6. GHS. The United Nations Globally Harmonized System for Classification and Labeling of Chemicals (GHS) is underway in most industrialized nations now and may be incorporated into law in the U.S. through an OSHA hazard communication final rule as early as the first quarter 2011. Within GHS are new hazard statements such as “H360: May damage fertility or the unborn child” and “H362: May cause harm to breast-fed children.”
  7. Chemical reform. Chemical reform in Europe (i.e. REACH) is spreading globally. TSCA reform is wanted by U.S. industry. More than a dozen U.S. states have passed chemical reform law. A hallmark of all chemical reform is the identification of “chemicals of concern,” which always include chemicals that may harm reproductive or developmental health.
  8. Expanded research. The $6 billion National Children’s Study, the largest study ever of its kind in the U.S., is now in the preliminary study and recruitment stage. The National Children’s Study will examine the effects of the environment on 100,000 U.S. children beginning in pregnancy. Studies such as this will generate a growing interest in the effects that workplace exposures may have on children’s health.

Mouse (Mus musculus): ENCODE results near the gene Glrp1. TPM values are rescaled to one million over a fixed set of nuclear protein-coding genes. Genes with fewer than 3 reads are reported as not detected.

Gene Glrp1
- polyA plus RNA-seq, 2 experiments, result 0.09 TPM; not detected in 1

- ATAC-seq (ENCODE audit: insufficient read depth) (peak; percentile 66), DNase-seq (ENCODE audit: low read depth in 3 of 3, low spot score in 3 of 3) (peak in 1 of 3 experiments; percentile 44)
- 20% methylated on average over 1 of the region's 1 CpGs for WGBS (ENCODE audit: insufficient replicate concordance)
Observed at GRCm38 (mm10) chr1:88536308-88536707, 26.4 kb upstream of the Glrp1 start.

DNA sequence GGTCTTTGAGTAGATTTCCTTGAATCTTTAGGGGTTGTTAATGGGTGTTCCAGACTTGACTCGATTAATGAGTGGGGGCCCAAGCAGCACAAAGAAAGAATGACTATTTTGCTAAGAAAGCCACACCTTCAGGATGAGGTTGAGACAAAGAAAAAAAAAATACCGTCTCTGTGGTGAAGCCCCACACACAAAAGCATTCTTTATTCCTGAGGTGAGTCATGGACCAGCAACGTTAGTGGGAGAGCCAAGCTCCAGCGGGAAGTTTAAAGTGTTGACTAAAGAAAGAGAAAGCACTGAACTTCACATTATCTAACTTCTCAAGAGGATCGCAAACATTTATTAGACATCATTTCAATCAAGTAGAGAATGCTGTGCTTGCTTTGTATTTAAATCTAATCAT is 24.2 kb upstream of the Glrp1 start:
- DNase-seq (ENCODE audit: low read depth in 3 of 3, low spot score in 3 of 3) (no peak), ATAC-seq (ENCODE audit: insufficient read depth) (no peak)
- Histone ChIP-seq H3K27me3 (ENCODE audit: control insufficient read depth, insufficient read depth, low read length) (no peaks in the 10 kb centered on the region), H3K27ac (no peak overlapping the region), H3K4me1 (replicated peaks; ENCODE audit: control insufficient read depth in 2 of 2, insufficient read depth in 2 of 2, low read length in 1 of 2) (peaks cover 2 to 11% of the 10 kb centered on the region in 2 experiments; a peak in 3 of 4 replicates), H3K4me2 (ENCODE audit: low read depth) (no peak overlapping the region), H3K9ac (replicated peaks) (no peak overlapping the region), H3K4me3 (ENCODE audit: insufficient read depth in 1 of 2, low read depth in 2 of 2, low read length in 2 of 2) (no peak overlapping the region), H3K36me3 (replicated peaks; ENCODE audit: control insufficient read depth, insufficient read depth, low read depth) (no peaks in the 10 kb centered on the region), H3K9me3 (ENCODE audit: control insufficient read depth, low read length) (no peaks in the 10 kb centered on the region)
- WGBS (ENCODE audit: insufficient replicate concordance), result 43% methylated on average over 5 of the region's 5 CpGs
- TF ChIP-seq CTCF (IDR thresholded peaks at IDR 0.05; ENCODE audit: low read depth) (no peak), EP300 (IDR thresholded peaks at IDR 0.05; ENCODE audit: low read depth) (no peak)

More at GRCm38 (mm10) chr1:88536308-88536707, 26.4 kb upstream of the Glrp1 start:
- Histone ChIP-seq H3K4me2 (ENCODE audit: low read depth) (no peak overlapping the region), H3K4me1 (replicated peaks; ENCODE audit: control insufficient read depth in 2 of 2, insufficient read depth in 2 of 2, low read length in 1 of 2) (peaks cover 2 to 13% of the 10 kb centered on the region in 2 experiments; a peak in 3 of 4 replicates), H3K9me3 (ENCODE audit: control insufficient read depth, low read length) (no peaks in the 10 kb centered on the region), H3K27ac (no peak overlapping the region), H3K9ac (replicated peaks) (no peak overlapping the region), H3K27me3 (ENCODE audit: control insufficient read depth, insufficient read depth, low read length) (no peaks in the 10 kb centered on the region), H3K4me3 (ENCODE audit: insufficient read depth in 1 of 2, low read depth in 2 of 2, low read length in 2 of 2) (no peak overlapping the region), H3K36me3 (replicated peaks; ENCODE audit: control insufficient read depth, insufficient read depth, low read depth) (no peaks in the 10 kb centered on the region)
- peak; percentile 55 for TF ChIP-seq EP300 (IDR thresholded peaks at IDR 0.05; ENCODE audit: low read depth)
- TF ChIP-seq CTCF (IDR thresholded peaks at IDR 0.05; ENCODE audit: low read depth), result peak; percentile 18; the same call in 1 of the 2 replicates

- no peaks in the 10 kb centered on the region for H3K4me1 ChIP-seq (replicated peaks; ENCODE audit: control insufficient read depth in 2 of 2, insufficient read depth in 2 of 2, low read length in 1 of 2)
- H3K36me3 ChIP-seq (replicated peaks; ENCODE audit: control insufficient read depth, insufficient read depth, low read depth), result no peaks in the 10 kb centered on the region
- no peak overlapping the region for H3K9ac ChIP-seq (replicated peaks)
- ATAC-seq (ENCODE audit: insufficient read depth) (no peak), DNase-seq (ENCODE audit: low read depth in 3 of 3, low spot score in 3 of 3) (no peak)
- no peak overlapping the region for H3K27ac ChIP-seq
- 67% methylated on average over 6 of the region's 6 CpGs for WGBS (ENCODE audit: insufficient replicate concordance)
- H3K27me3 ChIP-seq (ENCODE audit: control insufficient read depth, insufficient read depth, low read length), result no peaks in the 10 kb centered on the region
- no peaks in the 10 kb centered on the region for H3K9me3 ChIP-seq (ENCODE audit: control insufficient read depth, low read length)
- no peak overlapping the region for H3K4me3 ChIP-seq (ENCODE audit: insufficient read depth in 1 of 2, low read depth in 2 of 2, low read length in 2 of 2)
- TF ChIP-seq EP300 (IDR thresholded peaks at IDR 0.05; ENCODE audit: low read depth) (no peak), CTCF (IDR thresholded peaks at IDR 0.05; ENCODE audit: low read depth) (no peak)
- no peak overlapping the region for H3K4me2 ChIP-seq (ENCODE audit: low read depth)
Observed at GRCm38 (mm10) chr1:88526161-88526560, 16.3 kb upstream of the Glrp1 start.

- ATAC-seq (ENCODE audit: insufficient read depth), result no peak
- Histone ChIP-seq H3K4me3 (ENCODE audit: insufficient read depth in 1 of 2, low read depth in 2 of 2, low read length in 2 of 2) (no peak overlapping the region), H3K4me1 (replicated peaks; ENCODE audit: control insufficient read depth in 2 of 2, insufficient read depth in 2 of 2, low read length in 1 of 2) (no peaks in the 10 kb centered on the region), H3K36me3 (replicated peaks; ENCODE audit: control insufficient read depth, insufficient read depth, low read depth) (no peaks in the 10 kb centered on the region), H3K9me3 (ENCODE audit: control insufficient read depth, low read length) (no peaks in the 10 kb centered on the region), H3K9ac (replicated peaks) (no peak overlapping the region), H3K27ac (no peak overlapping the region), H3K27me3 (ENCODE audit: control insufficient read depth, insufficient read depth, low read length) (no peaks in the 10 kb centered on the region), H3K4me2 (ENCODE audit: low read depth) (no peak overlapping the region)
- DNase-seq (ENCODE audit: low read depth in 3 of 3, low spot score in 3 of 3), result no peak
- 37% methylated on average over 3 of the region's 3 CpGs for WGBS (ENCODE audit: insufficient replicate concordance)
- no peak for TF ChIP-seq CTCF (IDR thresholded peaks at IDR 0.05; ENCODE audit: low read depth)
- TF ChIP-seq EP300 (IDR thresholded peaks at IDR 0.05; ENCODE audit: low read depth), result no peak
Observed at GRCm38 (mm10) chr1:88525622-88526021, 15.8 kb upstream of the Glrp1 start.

9. Sick Generation. Evidence is mounting that children born in the U.S. today may be the first generation of children to be less healthy than their parents. A report in the February 2010 issue of The Journal of the American Medical Association finds that the rate of chronic disease among U.S. children, including the consequences of low birth weight and prematurity, has doubled in the last two decades.
  10. Follow the money. Costs related to chronic disease among children are enormous. The Institute of Medicine estimates that preterm births cost the U.S. $26 billion each year in medical care and lost productivity. A report in the April 2010 Journal of Pediatrics reports that $13 billion in annual savings could be realized if 90 percent of mothers breastfeed their newborn for six months. Where the money is, laws will follow. Healthcare reform law in 2009 includes requirements for all employers to make provisions for employees who want to express breast milk at work. Most laws being proposed on children’s health include a component of health promotion that often includes an environmental health and safety risk assessment during pregnancy.